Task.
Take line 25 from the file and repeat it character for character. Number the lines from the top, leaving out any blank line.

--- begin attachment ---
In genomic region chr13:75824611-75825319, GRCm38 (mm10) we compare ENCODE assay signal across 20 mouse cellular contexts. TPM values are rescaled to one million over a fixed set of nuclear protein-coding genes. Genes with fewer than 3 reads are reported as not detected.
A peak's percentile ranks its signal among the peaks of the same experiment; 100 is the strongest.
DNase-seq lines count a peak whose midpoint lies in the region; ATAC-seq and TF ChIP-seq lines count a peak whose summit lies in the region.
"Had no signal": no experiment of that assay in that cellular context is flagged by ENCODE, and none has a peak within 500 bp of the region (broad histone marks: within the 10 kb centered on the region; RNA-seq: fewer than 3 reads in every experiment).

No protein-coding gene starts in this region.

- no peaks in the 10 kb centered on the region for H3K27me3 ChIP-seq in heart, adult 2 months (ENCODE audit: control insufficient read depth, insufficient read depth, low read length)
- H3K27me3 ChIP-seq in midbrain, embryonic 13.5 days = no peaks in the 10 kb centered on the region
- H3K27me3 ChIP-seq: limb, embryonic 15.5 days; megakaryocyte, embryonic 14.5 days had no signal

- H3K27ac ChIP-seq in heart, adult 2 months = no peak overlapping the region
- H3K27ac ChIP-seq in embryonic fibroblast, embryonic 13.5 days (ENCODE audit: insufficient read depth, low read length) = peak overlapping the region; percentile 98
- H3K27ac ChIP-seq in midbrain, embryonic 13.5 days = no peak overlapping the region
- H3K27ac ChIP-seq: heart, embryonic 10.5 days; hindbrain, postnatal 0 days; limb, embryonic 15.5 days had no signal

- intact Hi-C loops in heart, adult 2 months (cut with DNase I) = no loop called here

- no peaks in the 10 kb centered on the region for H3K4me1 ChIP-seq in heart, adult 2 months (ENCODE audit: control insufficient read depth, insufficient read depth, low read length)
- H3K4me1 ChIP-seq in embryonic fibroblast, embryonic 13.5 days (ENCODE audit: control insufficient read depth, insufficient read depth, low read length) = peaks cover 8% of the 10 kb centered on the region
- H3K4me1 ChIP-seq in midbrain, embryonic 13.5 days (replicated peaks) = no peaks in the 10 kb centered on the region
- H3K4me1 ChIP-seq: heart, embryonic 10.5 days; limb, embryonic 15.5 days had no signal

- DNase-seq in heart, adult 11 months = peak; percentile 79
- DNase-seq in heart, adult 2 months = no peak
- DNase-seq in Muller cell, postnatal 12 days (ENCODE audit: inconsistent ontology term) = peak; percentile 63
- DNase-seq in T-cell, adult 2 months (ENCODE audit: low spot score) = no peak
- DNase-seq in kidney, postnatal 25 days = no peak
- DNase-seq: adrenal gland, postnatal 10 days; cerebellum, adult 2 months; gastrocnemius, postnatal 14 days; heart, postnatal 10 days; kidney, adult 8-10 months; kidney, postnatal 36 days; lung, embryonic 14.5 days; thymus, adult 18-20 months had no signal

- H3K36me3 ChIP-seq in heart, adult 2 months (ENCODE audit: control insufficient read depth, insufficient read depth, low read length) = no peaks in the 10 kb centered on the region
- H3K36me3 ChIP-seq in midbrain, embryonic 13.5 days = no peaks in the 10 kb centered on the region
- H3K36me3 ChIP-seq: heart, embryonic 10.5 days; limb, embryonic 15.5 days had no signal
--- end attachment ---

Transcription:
- H3K36me3 ChIP-seq in midbrain, embryonic 13.5 days = no peaks in the 10 kb centered on the region